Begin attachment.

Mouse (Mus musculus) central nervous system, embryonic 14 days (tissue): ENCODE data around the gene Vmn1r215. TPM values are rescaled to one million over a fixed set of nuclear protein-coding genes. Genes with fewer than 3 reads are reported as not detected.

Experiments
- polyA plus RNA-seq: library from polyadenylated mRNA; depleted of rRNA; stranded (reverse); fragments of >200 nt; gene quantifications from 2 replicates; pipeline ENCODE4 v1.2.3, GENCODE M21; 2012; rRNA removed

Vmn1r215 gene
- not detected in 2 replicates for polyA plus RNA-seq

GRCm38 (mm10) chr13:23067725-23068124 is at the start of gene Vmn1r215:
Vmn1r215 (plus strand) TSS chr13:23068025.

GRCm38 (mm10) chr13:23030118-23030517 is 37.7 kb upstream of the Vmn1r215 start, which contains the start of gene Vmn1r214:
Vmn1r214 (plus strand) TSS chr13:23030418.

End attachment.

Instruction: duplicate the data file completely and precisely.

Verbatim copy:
Mouse (Mus musculus) central nervous system, embryonic 14 days (tissue): ENCODE data around the gene Vmn1r215. TPM values are rescaled to one million over a fixed set of nuclear protein-coding genes. Genes with fewer than 3 reads are reported as not detected.

Experiments
- polyA plus RNA-seq: library from polyadenylated mRNA; depleted of rRNA; stranded (reverse); fragments of >200 nt; gene quantifications from 2 replicates; pipeline ENCODE4 v1.2.3, GENCODE M21; 2012; rRNA removed

Vmn1r215 gene
- not detected in 2 replicates for polyA plus RNA-seq

GRCm38 (mm10) chr13:23067725-23068124 is at the start of gene Vmn1r215:
Vmn1r215 (plus strand) TSS chr13:23068025.

GRCm38 (mm10) chr13:23030118-23030517 is 37.7 kb upstream of the Vmn1r215 start, which contains the start of gene Vmn1r214:
Vmn1r214 (plus strand) TSS chr13:23030418.